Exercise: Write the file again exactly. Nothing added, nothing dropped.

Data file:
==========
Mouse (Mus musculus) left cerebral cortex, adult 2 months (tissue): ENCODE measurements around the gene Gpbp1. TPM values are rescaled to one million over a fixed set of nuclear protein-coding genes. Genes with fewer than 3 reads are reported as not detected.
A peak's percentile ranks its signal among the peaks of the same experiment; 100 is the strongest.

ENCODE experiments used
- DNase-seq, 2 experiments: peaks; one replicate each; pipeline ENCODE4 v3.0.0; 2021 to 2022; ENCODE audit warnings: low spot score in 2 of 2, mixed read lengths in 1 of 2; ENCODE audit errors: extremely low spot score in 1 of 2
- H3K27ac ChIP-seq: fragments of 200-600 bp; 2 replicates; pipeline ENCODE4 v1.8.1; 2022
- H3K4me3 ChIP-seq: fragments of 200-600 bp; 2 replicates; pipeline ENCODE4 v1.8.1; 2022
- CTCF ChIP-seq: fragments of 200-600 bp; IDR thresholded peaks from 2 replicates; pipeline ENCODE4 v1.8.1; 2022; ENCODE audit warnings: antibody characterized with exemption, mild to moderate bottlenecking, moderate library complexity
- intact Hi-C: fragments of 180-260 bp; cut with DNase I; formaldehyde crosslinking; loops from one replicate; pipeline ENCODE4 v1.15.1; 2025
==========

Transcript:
Mouse (Mus musculus) left cerebral cortex, adult 2 months (tissue): ENCODE measurements around the gene Gpbp1. TPM values are rescaled to one million over a fixed set of nuclear protein-coding genes. Genes with fewer than 3 reads are reported as not detected.
A peak's percentile ranks its signal among the peaks of the same experiment; 100 is the strongest.

ENCODE experiments used
- DNase-seq, 2 experiments: peaks; one replicate each; pipeline ENCODE4 v3.0.0; 2021 to 2022; ENCODE audit warnings: low spot score in 2 of 2, mixed read lengths in 1 of 2; ENCODE audit errors: extremely low spot score in 1 of 2
- H3K27ac ChIP-seq: fragments of 200-600 bp; 2 replicates; pipeline ENCODE4 v1.8.1; 2022
- H3K4me3 ChIP-seq: fragments of 200-600 bp; 2 replicates; pipeline ENCODE4 v1.8.1; 2022
- CTCF ChIP-seq: fragments of 200-600 bp; IDR thresholded peaks from 2 replicates; pipeline ENCODE4 v1.8.1; 2022; ENCODE audit warnings: antibody characterized with exemption, mild to moderate bottlenecking, moderate library complexity
- intact Hi-C: fragments of 180-260 bp; cut with DNase I; formaldehyde crosslinking; loops from one replicate; pipeline ENCODE4 v1.15.1; 2025